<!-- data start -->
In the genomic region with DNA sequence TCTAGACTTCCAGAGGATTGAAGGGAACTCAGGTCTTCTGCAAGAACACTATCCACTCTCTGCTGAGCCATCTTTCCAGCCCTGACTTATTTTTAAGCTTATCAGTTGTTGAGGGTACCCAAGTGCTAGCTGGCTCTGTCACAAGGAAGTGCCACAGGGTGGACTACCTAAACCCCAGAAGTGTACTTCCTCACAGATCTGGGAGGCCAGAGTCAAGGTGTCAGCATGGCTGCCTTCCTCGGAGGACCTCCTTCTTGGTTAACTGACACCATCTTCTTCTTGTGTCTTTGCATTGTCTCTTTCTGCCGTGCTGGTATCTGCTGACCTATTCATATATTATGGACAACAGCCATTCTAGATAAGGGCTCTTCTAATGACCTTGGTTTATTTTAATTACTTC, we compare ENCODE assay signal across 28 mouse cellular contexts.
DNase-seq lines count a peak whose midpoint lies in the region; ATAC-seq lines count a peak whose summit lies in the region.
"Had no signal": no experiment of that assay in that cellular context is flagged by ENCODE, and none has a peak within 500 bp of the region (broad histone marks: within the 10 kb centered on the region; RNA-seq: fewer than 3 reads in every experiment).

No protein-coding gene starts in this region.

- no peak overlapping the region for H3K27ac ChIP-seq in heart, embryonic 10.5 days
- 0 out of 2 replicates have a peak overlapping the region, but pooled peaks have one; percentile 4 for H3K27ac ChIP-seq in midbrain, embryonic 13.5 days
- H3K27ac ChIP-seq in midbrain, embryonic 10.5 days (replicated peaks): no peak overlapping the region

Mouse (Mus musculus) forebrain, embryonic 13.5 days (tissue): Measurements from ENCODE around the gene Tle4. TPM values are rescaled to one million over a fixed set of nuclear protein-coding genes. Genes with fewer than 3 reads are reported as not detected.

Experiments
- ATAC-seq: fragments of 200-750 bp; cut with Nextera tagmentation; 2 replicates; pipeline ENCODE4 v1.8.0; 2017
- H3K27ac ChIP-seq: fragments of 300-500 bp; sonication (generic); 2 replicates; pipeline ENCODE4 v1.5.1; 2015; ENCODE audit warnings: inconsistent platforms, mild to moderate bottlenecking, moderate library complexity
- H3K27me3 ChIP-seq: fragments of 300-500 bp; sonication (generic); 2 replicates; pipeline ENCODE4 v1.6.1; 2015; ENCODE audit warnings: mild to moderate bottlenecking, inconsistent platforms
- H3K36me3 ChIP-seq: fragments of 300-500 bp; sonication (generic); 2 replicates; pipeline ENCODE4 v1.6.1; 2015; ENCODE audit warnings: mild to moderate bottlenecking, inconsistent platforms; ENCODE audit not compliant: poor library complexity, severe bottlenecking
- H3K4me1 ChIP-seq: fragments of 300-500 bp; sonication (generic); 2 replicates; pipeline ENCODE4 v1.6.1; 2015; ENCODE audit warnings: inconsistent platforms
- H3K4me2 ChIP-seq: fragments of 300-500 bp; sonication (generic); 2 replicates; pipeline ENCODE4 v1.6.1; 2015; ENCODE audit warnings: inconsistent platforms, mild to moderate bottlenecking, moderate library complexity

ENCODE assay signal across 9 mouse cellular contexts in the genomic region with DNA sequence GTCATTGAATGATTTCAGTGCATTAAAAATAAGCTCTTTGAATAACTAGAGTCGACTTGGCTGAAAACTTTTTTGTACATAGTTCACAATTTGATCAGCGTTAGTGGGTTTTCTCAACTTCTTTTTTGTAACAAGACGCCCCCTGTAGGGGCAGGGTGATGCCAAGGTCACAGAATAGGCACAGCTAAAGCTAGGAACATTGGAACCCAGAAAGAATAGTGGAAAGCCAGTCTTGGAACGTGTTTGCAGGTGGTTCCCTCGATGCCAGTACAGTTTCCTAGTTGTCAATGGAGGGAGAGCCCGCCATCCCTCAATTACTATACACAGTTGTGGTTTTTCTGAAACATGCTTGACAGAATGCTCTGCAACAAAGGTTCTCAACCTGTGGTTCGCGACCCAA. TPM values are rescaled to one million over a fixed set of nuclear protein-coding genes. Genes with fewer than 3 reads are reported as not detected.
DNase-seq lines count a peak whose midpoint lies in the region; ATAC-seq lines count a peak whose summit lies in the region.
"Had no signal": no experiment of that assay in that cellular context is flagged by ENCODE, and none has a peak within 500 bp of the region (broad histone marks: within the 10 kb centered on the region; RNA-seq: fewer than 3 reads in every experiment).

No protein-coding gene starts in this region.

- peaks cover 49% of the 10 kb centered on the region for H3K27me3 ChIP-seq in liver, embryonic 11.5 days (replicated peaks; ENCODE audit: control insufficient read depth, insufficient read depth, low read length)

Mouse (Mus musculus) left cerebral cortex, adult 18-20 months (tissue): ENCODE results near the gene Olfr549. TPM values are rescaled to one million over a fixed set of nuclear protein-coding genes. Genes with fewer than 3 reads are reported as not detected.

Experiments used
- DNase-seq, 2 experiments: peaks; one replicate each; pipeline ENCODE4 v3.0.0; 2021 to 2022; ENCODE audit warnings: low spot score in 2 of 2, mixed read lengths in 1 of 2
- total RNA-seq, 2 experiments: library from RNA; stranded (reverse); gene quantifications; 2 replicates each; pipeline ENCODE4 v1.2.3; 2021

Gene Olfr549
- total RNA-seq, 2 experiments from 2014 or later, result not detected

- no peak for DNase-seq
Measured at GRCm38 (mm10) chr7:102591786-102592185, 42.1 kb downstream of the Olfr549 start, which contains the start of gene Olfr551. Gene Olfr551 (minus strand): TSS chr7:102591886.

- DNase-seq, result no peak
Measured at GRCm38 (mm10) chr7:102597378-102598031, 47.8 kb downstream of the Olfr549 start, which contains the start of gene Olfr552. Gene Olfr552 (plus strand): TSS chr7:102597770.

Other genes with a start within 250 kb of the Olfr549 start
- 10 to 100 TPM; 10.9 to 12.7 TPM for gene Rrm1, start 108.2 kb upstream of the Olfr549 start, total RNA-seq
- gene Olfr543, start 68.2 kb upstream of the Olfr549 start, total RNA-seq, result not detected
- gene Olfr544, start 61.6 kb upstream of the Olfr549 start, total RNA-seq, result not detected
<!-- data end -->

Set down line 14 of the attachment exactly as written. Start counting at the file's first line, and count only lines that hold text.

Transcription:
- H3K4me1 ChIP-seq: fragments of 300-500 bp; sonication (generic); 2 replicates; pipeline ENCODE4 v1.6.1; 2015; ENCODE audit warnings: inconsistent platforms